4 essential BBQ food groups

Maureen White fondly describes her son, Clement Henriques, as a “meat freak,” and she’s not wrong. Listen to the soft-spoken smokemaster at That BBQ Joint, one of Willy Street’s most essential stops, describe the perfect cut of pork butt for pulled pork, and you’ll know he takes his craft both seriously and scientifically. “People get nervous about it, but what you really want to keep is a pink hue when you smoke it,” he says. He also makes a point of not actually pulling the pork apart until the last possible moment: “Oxygen is the enemy of all things.” Like everything on the menu, the pulled pork smoked with hickory wood is informed by the barbecue White enjoyed as a child in Florida–moist, sugary and utterly delicious.

As we’ve noted elsewhere, The Thirsty Goat’s barbecue chef, Jeff Whitford, wields an oversized spice rack, a weapon he puts to effective use in concert with his 750-pound-capacity smoker, a beast big enough to fit the meat from six whole hogs. Whitford’s rub, the secret that helps give the Goat’s pulled pork its gotta-have-it, melt-in-your mouth flavor, is something he’s been refining since he was a teenager. (Let’s just say it’s not about the black pepper and salt.) The other tent poles of Whitford’s smoking strategy include oak and applewood split logs in the smoker and using fattier cuts of meat for a more flavorful mix.

The cats at downtown’s Red Rock Saloon deploy a couple of clever tricks to punch up the pulled pork. Every day, it’s smoked a good 10-12 hours in an enormous electric smoker, but purists needn’t freak–the voltage just helps control the temperature. The pork’s infused (yes, infused) with Angry Orchard cider and then covered with its own trimmings to keep it moist and flavorful. Three types of wood chips (cherry, pecan and applewood) combine to complete the formula. Not surprisingly, the pork out-pulls the brisket on Red Rock’s menu by a wide margin. “Pulled pork is people’s traditional sense of barbecue,” says general manager Brano Kruger. When it tastes this delicious, we’ll go with traditional every time.

Korean BBQ

4 essential BBQ food groups

Just because barbecue is the ultimate in Americana doesn’t mean it’s the be-all and end-all of the genre. Madison also has a growing number of Korean-style barbecue options–but in this case, the meat’s marinated and grilled rather than slow-smoked. (Remember, barbecue is different things to different people.)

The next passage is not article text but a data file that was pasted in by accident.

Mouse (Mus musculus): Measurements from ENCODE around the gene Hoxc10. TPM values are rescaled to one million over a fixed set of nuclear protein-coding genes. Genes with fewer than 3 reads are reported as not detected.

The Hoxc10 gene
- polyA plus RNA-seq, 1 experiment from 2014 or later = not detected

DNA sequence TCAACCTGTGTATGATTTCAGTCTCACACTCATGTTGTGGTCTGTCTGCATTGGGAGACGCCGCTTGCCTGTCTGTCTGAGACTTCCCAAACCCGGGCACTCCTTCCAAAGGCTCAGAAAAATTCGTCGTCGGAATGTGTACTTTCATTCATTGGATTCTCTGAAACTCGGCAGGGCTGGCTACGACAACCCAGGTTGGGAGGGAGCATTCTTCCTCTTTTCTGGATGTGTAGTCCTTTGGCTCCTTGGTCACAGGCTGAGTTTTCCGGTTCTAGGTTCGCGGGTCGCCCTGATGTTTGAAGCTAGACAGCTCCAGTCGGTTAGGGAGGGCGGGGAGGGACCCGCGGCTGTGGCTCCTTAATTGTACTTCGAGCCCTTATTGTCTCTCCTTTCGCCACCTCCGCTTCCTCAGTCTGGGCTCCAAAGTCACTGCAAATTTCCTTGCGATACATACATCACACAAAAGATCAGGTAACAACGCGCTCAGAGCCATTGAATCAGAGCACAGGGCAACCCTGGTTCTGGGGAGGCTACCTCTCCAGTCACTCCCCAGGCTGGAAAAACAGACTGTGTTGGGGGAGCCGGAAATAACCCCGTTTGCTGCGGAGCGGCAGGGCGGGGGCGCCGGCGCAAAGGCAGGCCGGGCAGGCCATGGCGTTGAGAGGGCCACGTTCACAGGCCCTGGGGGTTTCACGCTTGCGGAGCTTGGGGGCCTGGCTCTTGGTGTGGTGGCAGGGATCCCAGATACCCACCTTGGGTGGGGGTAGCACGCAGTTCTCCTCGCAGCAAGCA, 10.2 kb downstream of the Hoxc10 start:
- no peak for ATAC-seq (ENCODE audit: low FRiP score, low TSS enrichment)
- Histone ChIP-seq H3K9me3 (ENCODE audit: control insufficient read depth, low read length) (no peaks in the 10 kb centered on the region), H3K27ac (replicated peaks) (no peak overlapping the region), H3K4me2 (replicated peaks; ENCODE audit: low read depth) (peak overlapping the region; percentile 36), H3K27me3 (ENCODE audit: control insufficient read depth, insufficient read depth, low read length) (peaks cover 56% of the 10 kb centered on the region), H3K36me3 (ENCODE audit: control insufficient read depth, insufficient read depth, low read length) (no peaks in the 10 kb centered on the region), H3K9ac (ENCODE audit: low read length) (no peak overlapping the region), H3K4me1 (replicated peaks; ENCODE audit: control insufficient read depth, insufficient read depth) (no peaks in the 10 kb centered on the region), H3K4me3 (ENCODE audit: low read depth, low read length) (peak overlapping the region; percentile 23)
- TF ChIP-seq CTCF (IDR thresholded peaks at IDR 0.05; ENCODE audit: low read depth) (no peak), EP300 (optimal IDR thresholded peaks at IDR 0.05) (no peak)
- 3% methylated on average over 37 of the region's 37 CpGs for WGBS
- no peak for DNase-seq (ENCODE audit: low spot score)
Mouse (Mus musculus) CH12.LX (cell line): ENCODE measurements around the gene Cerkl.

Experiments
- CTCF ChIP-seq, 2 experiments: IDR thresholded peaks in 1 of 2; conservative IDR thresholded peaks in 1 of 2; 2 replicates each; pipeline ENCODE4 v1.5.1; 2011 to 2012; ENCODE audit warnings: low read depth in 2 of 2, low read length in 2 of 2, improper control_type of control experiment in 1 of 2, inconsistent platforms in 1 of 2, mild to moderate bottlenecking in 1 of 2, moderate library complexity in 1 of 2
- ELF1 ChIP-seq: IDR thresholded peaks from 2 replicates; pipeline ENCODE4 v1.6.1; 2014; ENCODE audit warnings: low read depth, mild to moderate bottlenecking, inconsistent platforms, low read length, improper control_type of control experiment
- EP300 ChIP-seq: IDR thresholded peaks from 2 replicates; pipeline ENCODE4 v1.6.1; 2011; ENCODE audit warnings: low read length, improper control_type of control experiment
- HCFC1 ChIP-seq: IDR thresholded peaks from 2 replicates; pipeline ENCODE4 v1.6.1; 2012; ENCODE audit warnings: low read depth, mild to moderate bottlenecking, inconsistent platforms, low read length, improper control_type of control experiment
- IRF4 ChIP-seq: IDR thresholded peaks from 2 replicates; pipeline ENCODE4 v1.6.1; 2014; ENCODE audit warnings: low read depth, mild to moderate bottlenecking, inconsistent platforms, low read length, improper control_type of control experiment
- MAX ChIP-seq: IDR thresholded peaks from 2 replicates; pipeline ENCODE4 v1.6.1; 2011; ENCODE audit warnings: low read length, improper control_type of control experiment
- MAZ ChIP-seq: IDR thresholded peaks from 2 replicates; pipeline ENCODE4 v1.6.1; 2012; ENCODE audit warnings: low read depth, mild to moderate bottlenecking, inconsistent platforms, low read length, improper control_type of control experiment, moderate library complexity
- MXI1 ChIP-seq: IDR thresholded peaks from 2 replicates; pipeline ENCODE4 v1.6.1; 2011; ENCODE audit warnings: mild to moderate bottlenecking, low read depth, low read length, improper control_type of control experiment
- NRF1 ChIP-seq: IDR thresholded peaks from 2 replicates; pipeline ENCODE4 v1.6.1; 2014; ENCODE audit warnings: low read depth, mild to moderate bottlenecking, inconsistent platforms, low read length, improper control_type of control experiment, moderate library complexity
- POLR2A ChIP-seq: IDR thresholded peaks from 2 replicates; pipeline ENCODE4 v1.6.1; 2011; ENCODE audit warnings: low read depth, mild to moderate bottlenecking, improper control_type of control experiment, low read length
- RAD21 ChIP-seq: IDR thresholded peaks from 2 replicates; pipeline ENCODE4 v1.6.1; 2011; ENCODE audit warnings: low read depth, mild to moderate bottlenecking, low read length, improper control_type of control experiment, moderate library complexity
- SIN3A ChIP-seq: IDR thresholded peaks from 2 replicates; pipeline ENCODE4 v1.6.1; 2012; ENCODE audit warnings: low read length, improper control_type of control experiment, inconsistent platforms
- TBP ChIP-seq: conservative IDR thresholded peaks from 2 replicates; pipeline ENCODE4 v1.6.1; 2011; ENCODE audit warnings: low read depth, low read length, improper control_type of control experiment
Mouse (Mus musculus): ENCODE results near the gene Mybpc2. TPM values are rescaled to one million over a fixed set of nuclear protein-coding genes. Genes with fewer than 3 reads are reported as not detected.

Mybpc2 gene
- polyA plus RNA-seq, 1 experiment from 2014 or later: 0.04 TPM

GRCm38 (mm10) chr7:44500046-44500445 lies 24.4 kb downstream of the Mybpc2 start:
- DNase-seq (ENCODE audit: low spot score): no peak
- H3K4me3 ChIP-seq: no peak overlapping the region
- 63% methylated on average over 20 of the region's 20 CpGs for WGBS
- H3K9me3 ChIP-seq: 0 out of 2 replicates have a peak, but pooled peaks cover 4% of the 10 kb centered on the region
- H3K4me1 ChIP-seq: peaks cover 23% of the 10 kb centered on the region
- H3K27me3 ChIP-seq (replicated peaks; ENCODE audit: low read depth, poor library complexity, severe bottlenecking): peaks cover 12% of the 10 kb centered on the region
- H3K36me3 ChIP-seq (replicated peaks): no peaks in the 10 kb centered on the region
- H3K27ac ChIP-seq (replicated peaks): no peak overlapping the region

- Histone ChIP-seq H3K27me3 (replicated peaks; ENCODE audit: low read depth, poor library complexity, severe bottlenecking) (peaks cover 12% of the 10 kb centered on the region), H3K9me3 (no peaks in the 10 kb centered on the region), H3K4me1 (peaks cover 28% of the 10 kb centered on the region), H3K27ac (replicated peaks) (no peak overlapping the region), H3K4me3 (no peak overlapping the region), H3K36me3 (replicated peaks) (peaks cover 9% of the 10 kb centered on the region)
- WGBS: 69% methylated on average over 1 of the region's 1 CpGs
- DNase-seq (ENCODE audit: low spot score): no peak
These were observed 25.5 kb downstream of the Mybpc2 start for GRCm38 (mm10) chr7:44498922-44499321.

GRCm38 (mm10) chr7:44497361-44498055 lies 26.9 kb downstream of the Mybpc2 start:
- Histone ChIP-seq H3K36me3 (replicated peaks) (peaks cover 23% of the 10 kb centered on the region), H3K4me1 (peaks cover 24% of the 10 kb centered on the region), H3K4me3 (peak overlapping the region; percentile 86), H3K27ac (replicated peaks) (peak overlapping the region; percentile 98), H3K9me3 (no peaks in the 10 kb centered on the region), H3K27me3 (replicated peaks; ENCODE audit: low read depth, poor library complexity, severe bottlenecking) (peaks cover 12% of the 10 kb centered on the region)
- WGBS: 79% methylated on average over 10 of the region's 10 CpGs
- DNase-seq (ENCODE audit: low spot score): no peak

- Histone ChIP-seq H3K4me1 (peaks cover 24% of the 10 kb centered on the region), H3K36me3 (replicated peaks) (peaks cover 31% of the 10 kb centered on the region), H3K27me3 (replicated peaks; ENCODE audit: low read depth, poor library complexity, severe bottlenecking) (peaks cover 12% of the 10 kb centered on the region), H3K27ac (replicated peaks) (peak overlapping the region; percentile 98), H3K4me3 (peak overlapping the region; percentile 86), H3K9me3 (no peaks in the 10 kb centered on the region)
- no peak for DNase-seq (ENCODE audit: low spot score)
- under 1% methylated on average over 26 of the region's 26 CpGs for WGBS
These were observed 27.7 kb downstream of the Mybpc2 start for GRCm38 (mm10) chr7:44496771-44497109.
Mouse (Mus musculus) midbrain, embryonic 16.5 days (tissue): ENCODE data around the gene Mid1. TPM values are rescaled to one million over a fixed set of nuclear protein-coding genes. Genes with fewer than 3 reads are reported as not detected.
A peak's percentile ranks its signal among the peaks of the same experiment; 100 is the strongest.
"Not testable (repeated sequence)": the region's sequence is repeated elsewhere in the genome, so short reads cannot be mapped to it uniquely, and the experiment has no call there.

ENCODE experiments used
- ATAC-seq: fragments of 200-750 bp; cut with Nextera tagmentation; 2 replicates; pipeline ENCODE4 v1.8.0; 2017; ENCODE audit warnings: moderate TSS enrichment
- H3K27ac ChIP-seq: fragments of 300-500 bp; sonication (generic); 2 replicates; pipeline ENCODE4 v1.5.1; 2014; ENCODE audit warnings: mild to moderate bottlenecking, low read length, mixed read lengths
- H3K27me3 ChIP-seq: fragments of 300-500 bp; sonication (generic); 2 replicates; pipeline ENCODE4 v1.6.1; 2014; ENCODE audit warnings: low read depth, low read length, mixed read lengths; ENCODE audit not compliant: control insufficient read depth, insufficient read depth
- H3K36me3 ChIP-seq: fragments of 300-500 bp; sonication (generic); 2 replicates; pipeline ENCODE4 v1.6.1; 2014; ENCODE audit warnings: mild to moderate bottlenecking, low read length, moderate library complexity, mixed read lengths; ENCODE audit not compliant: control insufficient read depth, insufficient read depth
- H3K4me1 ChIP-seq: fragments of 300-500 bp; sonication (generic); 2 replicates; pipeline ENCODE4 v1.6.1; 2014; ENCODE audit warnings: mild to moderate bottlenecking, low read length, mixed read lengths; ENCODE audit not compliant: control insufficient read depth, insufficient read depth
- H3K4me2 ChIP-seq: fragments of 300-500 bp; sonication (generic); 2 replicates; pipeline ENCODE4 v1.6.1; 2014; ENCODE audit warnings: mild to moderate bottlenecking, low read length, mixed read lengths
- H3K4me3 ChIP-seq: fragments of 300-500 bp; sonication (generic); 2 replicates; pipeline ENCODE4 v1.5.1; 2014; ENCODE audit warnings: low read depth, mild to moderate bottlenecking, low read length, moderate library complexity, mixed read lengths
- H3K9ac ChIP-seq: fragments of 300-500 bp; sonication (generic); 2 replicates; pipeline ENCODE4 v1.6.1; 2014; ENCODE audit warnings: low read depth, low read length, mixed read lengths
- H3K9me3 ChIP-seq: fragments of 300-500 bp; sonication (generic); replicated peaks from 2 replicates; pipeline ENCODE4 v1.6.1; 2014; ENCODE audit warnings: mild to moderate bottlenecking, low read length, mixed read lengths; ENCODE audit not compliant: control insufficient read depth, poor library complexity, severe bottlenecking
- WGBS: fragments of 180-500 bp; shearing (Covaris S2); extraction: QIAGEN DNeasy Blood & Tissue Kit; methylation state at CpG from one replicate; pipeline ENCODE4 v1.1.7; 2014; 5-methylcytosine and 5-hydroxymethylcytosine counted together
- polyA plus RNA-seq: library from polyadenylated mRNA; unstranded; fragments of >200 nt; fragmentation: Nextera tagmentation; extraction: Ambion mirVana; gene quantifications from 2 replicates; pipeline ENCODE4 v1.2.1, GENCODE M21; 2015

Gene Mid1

We’ve already talked about Brickhouse BBQ’s killer brisket, but owners Hyungirl and Jongyean Lee also offer marinated bulgogi flank steak served in a spicy gochujang–that’s red chili paste–BBQ sauce. They’ll even serve it in a taco shell if you prefer.

You’ll hunt just a little harder to find barbecue on the menu at Tory Miller’s pan-Asian extravaganza Sujeo, but once you do, you won’t forget it. Smoked brisket fried rice tastes like the height of Americana barbecue fusion, while the grilled short rib bulgogi is about as traditional–and flavorful–as Korean barbecue gets.

Sometimes, bulgogi on a platter is all you really need, and when that’s the case, Sol’s on the Square has it covered from every angle–char-grilled beef, spicy pork, spicy chicken and even squid. They all come with uber-spicy ssamjang dipping (or, more accurately, wrapping) sauce that may sear your tongue into next Tuesday.

Sneaky Good BBQ

4 essential BBQ food groups

A place doesn’t actually have to have the word barbecue in its name or dominating its menu to serve ‘cue that’s worthy of your attention and appetite. Exhibit A: The Eldorado Grill, a place that’s known for its killer brunch and head-spinning tequila list, devotes an entire section of its menu to barbecue. You could agonize and choose between the brisket, ribs and pulled pork, or you could just order a Big Texan and devour them all. Everything’s served with a peach barbecue sauce–and Texas toast, naturally–to sweeten the experience.

Bonfyre American Grille slow-roasts its baby back ribs over a wood fire rather than smoke them, so the fall-off-the bone crowd has definitely discovered a rack in the rough, so to speak. Fans of a more traditional sweet-tasting barbecue sauce will find it pairs just about perfectly.

Ian’s Pizza. Now we’re just messing with you, right? Not so fast: Perhaps you’ve managed to miss the Smoked Brisket and Tots, a slice (or, heck, a whole pie) dotted with tender smoked beef, sweet house barbecue sauce and enough tots to satisfy even Napoleon Dynamite. And, hey, if you pair it with a slice of Ian’s famed Mac and Cheese, you’re nearly halfway to a traditional barbecue plate.